Primer pocket issue with new 308 Lapua brass.

Pointman

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Aug 12, 2017
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SF Bay area, California
Lapua is my preferred brass, not all of my calibers aren't supported by Lapua but those that are, I've had nothing but excellent experience with their brass. 2nd is Norma then Nosler. I check each piece prior to the primer installation using pocket gauges.
 

QuietTexan

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Nov 16, 2020
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Fort Worth, Texas
How many firings before one can expect to experience loose primer pockets on max reloadings of magnum cartridges?
As low as one. Realistically 2-4x if you're really pushing pressure but not to the level of utter stupidity that would blow them in one shot. But that's true for any case, not just magnums. It's not hard to blow primer pockets at all.

One thing to think about is that it's not just the looseness of the pocket, but also what the pressure is doing to the rest of the case. Even if the pockets hold you can shoot pressures that create variance in the brass - matched cases are pretty much the point of buying good brass so why do something to them that defeats that purpose?

Part of why I run big magnums - 300 RUM, 30 Sherman, 26 Nosler, 243 AI (yes this is a stupid over-bore 6mm magnum) and so on, is because they can get the same performance as less excessive cartridges without being pushed hard. 300WM velocity is pedestrian in a 300 RUM. Speed is a byproduct of capacity, if you need more it's readily available to buy, you don't have to push the life out of a cartridge to eek out the last bit of speed - buy the case and/or barrel length* that hits the speed and the node you want.

I have the same logic with trucks - why beat an F-150 like a rented mule when an F350 will will do it with ease? Maybe I have to buy the XL instead of the fancy King Ranch to keep the prices similar, but what's going to last longer? Sometime run at the redline full time or something that doesn't even sweat doing the work?



* - Barrel length is a big part of hitting nodes. Run the numbers on a 7SAUM in a 22" versus a 7-08 in a 30", look at the velocities barrel times, and you can hit surprisingly similar barrel speed nodes. Not saying one wont be able to hit a faster node the other can't but you can hit similar marks that overlap between the two. If you need short and handy mountain rifle for long shots run a big magnum, if you can hump a long and fat barrel to a blind then a very mild cartridge could work well for you. Multi-variable analysis is time consuming for rifles, but laying out clear goals and building to match them is very worth it in the end.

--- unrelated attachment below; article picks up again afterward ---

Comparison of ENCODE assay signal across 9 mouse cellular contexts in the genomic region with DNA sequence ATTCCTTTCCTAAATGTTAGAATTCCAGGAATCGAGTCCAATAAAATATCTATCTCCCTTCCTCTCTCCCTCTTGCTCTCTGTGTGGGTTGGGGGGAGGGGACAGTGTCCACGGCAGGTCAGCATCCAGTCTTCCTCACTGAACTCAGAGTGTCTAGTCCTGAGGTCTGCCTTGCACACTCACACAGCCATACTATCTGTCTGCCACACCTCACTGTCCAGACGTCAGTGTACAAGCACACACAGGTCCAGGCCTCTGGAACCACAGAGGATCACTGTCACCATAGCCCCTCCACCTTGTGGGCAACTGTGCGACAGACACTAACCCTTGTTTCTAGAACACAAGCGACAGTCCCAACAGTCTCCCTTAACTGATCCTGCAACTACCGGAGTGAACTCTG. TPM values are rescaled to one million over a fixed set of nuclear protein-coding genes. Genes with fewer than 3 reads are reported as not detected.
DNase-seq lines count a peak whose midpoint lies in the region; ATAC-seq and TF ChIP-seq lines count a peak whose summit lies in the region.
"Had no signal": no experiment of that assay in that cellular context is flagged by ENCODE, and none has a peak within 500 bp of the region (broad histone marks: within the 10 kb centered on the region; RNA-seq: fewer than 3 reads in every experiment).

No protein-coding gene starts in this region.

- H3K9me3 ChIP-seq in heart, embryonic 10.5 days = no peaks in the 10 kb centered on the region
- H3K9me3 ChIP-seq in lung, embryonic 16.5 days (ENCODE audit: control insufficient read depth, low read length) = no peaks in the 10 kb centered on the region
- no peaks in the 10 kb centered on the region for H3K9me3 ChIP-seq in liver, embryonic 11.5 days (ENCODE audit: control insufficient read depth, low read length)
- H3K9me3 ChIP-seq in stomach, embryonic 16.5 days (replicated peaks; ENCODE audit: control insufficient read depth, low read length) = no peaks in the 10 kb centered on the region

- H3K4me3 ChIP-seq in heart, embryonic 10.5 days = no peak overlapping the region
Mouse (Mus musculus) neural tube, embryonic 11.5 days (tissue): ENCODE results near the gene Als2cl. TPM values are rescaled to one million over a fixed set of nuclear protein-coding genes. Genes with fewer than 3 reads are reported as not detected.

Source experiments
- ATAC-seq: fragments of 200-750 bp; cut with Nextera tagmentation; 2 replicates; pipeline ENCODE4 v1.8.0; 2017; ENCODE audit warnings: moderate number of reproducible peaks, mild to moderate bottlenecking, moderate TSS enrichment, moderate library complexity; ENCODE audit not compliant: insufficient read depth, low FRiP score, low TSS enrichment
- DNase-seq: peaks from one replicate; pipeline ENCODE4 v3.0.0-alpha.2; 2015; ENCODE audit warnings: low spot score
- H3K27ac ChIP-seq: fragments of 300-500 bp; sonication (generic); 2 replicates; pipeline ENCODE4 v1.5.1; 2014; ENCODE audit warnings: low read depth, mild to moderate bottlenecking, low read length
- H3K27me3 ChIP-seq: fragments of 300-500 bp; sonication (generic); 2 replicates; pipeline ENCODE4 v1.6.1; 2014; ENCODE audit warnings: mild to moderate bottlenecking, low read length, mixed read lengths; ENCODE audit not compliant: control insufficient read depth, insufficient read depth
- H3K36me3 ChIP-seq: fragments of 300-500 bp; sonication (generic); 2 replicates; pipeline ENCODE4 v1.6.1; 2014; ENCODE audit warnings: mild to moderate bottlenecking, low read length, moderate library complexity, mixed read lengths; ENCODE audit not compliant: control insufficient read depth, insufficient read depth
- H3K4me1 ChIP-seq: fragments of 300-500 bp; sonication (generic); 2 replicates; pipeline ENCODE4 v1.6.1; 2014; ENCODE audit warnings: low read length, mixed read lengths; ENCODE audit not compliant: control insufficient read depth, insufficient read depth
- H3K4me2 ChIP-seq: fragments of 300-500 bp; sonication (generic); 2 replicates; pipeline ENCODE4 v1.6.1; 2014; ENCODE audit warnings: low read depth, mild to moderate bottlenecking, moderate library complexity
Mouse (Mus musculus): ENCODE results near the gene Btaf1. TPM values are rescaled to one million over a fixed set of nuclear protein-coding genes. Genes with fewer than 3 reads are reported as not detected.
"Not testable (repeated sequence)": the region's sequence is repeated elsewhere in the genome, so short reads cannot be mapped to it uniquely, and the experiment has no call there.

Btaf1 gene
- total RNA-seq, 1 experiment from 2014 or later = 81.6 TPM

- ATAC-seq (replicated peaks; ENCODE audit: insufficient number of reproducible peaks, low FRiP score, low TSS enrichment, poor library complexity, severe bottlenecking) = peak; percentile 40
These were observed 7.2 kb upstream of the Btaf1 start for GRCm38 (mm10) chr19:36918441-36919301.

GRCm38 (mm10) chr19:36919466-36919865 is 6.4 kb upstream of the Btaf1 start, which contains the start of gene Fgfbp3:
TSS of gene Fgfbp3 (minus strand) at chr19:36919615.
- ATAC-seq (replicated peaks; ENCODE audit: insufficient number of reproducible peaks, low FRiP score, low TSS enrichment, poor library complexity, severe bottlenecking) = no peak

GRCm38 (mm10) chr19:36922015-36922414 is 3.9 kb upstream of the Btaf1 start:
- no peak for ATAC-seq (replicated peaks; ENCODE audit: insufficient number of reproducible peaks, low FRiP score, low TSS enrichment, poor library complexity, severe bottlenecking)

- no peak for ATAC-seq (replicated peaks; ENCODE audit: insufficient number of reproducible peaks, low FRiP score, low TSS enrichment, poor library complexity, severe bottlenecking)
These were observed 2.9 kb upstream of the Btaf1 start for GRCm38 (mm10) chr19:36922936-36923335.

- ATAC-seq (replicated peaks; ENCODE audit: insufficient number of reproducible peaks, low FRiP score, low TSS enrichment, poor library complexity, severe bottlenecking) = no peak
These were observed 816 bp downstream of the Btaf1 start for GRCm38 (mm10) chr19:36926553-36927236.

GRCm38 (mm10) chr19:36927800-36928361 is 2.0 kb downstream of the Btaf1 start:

Even things like accepting that to gain more weight capacity for barrel length to hit a velocity goal you might have to lose some off your own waist comes into play for some of us 🤣 <--- me specifically lately
 
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spladi

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Oct 30, 2021
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344
Location
USA
It seems like something changed in the Lapua brass manufacturing process. It use to be smooth seating a primer in Lapua brass and now it's hard.
I have Lapua Brass for my 06 that's been fired in numerous 06's It just works, also in my 6 BR so much so that it just seemed necessary to replace it but actually was unfounded, same for my 30 BR (close to 100) reloading's on it. Besides trimming and annealing and donuts it's all good and is older brass.........can't remember over tight pocket in any of it or lose ones either.
 

DartonJager

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Apr 1, 2016
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889
Thanks a great deal for all the replies. My education by the generous members here on all things firearms never ends.

I wish figuring out other things/problems in life were this simple.
 

Muddyboots

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Feb 7, 2013
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5,149
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Michigan
Speed is a byproduct of capacity, if you need more it's readily available to buy, you don't have to push the life out of a cartridge to eek out the last bit of speed - buy the case and/or barrel length* that hits the speed and the node you want.
@QuietTexan: this is the best advice I have seen in quite a while for those trying to make a cartridge what it isn't!
 
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